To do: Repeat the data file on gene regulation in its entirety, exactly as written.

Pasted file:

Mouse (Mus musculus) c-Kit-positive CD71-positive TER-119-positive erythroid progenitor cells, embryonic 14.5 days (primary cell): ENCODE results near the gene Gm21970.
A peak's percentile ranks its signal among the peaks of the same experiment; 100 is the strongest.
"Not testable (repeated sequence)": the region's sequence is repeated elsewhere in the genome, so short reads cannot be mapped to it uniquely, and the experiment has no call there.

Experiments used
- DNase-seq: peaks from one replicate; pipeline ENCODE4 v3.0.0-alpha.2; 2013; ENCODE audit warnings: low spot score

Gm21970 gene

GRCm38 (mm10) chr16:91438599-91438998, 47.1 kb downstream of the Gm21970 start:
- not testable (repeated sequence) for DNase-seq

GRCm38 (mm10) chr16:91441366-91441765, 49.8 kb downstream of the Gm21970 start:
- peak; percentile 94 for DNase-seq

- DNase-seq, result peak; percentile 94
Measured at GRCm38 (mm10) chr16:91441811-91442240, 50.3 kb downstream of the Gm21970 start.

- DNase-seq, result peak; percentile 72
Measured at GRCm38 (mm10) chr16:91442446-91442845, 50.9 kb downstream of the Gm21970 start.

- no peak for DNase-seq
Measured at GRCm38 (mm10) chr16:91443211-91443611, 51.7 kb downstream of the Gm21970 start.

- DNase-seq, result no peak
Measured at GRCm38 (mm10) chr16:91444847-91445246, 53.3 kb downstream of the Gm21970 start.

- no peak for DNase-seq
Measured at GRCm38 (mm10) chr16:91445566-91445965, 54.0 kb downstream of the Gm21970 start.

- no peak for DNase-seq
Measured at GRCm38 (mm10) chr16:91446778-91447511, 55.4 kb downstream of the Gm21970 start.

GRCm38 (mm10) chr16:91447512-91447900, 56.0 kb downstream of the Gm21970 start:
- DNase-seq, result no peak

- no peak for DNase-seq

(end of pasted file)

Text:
Mouse (Mus musculus) c-Kit-positive CD71-positive TER-119-positive erythroid progenitor cells, embryonic 14.5 days (primary cell): ENCODE results near the gene Gm21970.
A peak's percentile ranks its signal among the peaks of the same experiment; 100 is the strongest.
"Not testable (repeated sequence)": the region's sequence is repeated elsewhere in the genome, so short reads cannot be mapped to it uniquely, and the experiment has no call there.

Experiments used
- DNase-seq: peaks from one replicate; pipeline ENCODE4 v3.0.0-alpha.2; 2013; ENCODE audit warnings: low spot score

Gm21970 gene

GRCm38 (mm10) chr16:91438599-91438998, 47.1 kb downstream of the Gm21970 start:
- not testable (repeated sequence) for DNase-seq

GRCm38 (mm10) chr16:91441366-91441765, 49.8 kb downstream of the Gm21970 start:
- peak; percentile 94 for DNase-seq

- DNase-seq, result peak; percentile 94
Measured at GRCm38 (mm10) chr16:91441811-91442240, 50.3 kb downstream of the Gm21970 start.

- DNase-seq, result peak; percentile 72
Measured at GRCm38 (mm10) chr16:91442446-91442845, 50.9 kb downstream of the Gm21970 start.

- no peak for DNase-seq
Measured at GRCm38 (mm10) chr16:91443211-91443611, 51.7 kb downstream of the Gm21970 start.

- DNase-seq, result no peak
Measured at GRCm38 (mm10) chr16:91444847-91445246, 53.3 kb downstream of the Gm21970 start.

- no peak for DNase-seq
Measured at GRCm38 (mm10) chr16:91445566-91445965, 54.0 kb downstream of the Gm21970 start.

- no peak for DNase-seq
Measured at GRCm38 (mm10) chr16:91446778-91447511, 55.4 kb downstream of the Gm21970 start.

GRCm38 (mm10) chr16:91447512-91447900, 56.0 kb downstream of the Gm21970 start:
- DNase-seq, result no peak

- no peak for DNase-seq